“This beautiful city is one of the fastest growing destinations in the world,” said Sinan Yilmaz, general manager of the Shangri-La Bosphorus, opening this spring. As the first Asian hospitality brand to arrive in Istanbul, Shangri-La is pulling out all the stops with its hotel, located on a prime piece of Bosphorus real estate between the Dolmabahce Palace and Naval Museum. More than 60 percent of the guest rooms will have waterfront views. Raffles will follow suit in the summer with a luxury hotel in the Zorlu Centre, one of the city’s largest new developments. 

For 2013, Turkish Airlines has inexpensive tickets for nonstop flights between the East Coast and Istanbul (compared to other European hubs). Istanbul is an easy sell for travelers looking to explore “new” destinations in Europe, after having checked Paris, London, and Rome off the list.  —Mary Winston Nicklin

Marseille-Provence, France

Another place to be in 2013 is the south of France, not just because of the sun and sea on the fabled Riviera, but also because Marseille-Provence has been elected European Capital of Culture, and is putting on a show that’s unrivaled in the history of the designation. The social calendar is brimming with exciting events (imagine thousands of horses crossing the Provencal plains and marching into the port during “TransHumance”!). As the oldest city in France, Marseille has long embraced the Mediterranean, and the city’s melting-pot diversity, along with 300 days of sunshine per year, is one of its chief assets. Recently this maritime hub has witnessed massive urban regeneration projects by the world’s starchitects (like Norman Foster), and is now buzzing with an undeniable energy.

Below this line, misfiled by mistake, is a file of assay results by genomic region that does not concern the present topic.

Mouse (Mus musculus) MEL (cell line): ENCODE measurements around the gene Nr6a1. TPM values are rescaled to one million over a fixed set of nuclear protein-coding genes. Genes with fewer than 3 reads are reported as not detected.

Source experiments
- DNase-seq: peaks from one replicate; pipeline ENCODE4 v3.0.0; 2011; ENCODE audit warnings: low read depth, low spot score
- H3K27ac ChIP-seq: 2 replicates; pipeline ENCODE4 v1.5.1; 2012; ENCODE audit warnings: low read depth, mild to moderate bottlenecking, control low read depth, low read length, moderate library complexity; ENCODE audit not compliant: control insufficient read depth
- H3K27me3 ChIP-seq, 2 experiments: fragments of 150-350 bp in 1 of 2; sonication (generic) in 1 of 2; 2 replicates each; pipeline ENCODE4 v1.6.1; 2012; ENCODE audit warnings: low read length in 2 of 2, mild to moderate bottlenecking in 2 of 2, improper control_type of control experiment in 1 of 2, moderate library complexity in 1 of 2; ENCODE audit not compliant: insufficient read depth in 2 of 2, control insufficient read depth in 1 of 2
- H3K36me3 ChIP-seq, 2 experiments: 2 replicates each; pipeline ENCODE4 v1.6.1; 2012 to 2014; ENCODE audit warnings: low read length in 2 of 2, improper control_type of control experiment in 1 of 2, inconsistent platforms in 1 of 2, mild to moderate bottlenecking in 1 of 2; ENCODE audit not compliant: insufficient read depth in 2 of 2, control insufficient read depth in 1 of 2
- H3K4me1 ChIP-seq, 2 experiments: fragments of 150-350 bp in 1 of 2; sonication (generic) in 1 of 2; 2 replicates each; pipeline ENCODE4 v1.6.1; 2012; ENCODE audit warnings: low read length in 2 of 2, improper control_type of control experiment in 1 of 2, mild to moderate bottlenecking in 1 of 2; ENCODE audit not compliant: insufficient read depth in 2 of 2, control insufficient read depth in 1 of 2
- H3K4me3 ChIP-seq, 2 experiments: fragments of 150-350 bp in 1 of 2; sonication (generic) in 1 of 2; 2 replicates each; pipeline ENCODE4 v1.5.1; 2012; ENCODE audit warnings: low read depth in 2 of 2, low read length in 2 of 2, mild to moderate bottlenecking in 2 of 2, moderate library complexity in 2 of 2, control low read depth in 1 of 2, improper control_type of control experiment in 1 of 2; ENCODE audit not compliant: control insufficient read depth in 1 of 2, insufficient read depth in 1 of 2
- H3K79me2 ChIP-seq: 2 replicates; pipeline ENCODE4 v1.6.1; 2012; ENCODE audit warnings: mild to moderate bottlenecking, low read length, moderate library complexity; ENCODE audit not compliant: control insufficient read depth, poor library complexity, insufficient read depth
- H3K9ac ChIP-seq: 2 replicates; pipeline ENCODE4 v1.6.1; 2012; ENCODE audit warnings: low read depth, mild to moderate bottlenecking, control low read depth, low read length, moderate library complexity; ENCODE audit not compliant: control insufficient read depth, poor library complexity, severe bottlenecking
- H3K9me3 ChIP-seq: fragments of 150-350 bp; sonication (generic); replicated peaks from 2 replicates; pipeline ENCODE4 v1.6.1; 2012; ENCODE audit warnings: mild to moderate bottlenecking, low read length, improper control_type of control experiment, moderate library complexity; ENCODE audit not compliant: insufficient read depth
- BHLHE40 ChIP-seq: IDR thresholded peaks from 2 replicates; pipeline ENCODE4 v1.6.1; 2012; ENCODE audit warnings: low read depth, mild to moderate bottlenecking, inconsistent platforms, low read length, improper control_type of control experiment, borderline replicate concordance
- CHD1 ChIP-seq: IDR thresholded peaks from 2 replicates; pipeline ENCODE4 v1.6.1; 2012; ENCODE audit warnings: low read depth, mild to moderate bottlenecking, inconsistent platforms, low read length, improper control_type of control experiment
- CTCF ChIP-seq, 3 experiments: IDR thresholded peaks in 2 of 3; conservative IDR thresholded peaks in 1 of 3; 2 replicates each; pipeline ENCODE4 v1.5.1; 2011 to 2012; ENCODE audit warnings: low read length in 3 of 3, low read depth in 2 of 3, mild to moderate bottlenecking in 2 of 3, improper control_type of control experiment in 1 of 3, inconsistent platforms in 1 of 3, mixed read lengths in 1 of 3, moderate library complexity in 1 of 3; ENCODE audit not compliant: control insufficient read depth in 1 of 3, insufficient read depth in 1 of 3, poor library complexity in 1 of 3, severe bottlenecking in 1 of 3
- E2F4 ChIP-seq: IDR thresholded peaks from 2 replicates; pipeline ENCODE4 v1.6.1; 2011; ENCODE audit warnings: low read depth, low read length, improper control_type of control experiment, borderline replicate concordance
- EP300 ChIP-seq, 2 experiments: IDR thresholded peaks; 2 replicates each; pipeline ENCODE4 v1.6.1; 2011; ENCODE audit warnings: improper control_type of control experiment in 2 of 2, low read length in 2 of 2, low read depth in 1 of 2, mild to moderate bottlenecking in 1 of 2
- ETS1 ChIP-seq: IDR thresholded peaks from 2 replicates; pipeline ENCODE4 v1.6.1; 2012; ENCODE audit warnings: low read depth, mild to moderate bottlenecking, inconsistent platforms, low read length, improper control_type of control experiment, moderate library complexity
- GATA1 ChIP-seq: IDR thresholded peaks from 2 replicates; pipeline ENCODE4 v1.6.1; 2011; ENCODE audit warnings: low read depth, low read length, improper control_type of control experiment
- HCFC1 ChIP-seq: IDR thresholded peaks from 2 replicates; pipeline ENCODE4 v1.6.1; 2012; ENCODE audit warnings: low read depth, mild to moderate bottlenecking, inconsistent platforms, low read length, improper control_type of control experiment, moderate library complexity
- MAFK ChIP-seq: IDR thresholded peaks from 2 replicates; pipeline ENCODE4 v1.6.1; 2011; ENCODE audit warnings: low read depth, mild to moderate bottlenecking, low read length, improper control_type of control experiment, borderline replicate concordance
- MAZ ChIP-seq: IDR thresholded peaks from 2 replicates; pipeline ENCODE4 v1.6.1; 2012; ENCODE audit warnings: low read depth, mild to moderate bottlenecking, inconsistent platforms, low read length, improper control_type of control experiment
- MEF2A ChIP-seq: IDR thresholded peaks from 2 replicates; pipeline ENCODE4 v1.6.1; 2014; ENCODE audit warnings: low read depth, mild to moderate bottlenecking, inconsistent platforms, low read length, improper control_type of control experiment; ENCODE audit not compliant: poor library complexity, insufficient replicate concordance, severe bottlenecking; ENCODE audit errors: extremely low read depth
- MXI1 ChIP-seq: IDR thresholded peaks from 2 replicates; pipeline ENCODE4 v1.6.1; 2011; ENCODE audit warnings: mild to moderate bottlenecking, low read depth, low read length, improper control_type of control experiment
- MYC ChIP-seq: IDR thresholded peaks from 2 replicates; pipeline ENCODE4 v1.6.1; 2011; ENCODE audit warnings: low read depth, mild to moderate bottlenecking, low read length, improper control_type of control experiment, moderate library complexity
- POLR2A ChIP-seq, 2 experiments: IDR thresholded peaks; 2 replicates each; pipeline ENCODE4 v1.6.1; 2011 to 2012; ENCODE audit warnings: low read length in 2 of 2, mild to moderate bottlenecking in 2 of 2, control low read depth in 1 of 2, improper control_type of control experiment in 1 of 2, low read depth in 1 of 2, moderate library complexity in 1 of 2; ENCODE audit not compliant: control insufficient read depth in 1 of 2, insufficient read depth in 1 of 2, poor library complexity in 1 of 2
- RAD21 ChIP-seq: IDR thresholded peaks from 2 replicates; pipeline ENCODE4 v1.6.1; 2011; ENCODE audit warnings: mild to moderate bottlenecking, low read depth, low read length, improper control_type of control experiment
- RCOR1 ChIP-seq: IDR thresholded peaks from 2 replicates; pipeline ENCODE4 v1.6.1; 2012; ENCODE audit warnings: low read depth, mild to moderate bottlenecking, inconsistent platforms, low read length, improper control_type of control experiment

Shangri-La Bosphorus
More than 60 percent of the rooms at the new Shangri-La Bosphorus, Istanbul, will have waterfront views.


Linda Miller of Avanti Destinations notes the healthy interest in Europe for 2013. “Our advance bookings are up 25 percent over a year ago. Paris continues to be the number one booked city, but Marseille is going to pop up more on the radar. There is a lot happening in the city, like the opening of MuCem on the Old Port, the only French National Museum to be built outside of Paris. The European Capital of Culture title is the perfect opportunity to introduce more long-haul travelers to Marseille; there will be many reasons for people to spend a few days and not just pick up their rental car and go to other parts of Provence.”

Easily accessible from Paris in three hours by high-speed train, Marseille is also connected to the world via the Marseille-Provence airport. In fact, XL Airways will launch twice-weekly service between Marseille and New York JFK on May 31.  —M.W.N.

Croatia, Dubrovnik and the Balkan Peninsula